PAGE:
Sivanath Sastri was a scholar, religious reformer, educator, writer and historian. He played an active role in the Brahmo Samaj of his time and kept a wonderful record of events but for which it would have been difficult to know and understand his turbulent age. His views have occasionally been criticized. He was not merely a detached historian but also an active participant of the age. His books include History of the Brahmo Samaj, Ramtanu Lahidi O Tatkalin Banga Samaj etc.

The impression left in my mind by intercourse with him [Ramakrishna Paramahansa] was that I had seldom come across any other man in whom the hunger and thirst for spiritual life was so great and who had gone through so many privations and sufferings for the practice of religion. Secondly, I was convinced that he was no longer a sadhaka or a devotee under exercise but was a siddha purusa or one who had attained direct vision of spiritual truth. The truth, of which he had direct spiritual vision and which had become a fountain of noble impulses in his soul, was Divine Motherhood. ... Yet this conception of Motherhood stretched far beyond any idol or image into a sense of the Infinite. ...He would say, only fools make distinction between Kali and Krsna, they are the manifestations of the same Power.

Speaking of the spirituality and catholicity of his conception, one incident comes to my mind. A Christian preacher of Bhowanipore, who was my personal friend, once accompanied me on my visit to Ramakrishna. When I introduced my friend to him, I said—‘To-day I bring a Christian preacher to you, who having heard of you from me, was very eager to see you’, whereupon the saint bowed his head to the ground and said, ‘I bow again and again, at the feet of Jesus.’ Then took place the following conversation :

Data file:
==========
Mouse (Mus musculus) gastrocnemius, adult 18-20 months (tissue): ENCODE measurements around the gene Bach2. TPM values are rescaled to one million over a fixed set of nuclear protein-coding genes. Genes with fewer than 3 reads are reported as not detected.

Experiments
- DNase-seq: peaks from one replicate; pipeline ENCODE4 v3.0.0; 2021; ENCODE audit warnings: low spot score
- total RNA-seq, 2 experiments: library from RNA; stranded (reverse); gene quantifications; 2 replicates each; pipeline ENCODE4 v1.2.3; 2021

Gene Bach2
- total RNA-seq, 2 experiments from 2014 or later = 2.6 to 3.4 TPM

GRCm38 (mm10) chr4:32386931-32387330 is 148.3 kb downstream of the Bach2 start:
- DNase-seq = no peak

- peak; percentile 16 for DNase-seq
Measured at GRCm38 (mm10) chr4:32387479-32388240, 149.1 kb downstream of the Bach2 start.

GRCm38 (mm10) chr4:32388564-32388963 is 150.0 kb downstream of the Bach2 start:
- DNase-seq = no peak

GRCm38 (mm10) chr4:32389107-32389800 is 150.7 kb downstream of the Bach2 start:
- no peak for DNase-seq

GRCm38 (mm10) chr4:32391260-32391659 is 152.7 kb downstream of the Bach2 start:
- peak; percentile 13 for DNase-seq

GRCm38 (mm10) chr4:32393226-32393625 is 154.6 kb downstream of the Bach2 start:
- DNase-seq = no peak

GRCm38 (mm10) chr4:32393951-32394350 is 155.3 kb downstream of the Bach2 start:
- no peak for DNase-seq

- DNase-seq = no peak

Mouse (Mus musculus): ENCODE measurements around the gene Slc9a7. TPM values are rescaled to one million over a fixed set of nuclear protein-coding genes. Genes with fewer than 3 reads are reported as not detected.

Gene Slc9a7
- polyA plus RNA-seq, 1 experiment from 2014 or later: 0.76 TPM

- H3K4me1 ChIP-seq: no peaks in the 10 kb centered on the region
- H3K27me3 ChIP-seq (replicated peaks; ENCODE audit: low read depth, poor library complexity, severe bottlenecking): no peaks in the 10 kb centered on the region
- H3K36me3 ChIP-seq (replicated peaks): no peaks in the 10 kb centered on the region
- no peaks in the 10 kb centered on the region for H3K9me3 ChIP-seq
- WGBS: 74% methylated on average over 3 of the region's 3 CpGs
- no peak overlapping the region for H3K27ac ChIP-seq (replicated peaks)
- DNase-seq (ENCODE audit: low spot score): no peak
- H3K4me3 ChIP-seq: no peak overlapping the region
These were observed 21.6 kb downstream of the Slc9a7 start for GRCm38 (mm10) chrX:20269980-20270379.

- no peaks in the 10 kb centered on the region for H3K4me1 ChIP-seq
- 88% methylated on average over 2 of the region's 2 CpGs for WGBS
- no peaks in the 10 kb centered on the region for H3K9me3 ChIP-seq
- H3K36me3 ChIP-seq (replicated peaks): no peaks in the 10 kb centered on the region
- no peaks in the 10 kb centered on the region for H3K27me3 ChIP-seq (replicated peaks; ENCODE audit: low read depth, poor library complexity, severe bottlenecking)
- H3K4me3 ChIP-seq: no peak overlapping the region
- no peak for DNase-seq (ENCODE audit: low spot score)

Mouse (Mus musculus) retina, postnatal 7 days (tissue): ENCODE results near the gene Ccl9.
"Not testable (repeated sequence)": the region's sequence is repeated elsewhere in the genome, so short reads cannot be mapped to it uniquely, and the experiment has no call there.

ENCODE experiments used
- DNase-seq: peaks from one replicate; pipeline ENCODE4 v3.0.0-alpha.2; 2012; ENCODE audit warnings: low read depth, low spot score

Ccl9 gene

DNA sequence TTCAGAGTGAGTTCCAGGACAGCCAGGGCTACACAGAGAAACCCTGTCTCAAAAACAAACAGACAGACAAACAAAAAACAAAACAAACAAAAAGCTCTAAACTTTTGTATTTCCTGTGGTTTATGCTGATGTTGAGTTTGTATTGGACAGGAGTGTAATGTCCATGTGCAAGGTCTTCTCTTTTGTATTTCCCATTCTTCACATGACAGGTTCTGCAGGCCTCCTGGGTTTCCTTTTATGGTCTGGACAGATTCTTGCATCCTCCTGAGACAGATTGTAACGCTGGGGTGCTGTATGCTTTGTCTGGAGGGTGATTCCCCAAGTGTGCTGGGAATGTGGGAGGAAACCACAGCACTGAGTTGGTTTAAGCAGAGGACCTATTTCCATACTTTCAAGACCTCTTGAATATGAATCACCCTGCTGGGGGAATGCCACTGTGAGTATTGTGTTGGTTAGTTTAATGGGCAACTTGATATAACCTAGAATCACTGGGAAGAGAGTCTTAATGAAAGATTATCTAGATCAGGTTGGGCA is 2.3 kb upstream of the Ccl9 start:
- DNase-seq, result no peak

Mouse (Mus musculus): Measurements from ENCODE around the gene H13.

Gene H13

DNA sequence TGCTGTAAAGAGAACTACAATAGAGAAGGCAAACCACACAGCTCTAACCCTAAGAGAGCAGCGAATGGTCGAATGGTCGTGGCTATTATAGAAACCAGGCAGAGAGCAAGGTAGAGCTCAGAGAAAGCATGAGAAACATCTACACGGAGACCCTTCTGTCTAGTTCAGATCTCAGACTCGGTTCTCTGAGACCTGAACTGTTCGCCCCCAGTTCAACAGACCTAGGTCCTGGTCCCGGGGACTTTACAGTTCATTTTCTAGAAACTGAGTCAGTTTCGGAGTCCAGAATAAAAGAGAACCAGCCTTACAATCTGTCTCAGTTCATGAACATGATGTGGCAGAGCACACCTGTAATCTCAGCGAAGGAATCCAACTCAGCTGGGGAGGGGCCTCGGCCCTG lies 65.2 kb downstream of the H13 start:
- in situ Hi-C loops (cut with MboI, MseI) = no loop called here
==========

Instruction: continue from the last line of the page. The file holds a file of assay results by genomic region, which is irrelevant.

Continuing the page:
My Christian friend—How is it, Sir, that you bow at the feet of Christ? What do you think of him?

Ramakrishna—Why, I look upon him as an incarnation of God.

My friend—Incarnation of God! Will you kindly explain what you mean by it?

Ramakrishna—An incarnation like our Rama or Krsna. Don’t you know there is a passage in the Bhagavatam where it is said that the incarnations of Visnu or the Supreme Being are innumerable?

My friend—Please explain further ; I do not understand it quite.

Ramakrishna—Just take the case of the ocean. It is a wide and almost infinite expanse of water. But owing to special causes, in special parts of this wide sea, the water becomes congealed into ice. When reduced to ice it can be easily manipulated and applied to special uses. An incarnation is something like that. Like that infinite expanse of water, there is the Infinite Power, immanent in matter and mind, but for some special purposes, in special regions, a portion of that Infinite power, as it were, assumes a tangible shape in history, that is what you call a great man ; but he is properly speaking a local manifestation of the all-pervading Divine power, in other words, an incarnation of God. The greatness of great men is essentially the manifestation of divine Energy....

During the last few years of the saint’s life, my visits became less frequent than they were before....

At last when the news of his fast declining health was brought to me one day, I left all work and went to Dakshineshwar....

That was my last interview with him, after which he was removed from Dakshineshwar, was placed under the treatment of the most distinguished physicians of the town, and was devotedly nursed by his disciples ; but nothing could stay the progress of his disease and he passed away, leaving behind him a memory that is now spiritually feeding hundreds of earnest souls. My acquaintance with him, though short, was fruitful by strengthening many a spiritual thought in me. He was certainly one of the most remarkable personalities I have come across in life.60

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[After coming into contact with Ramakrishna, this one idea used to come to my mind that religion is one, only its forms are different. Every word of Ramakrishna gave utterance to this catholicity and universality of religion. I remember very clearly one of his illustrations in this connection. (Sastri then narrates the same incident as stated before)...

It was after mixing with Ramakrishna I have especially realized the spirit of universality of religion....]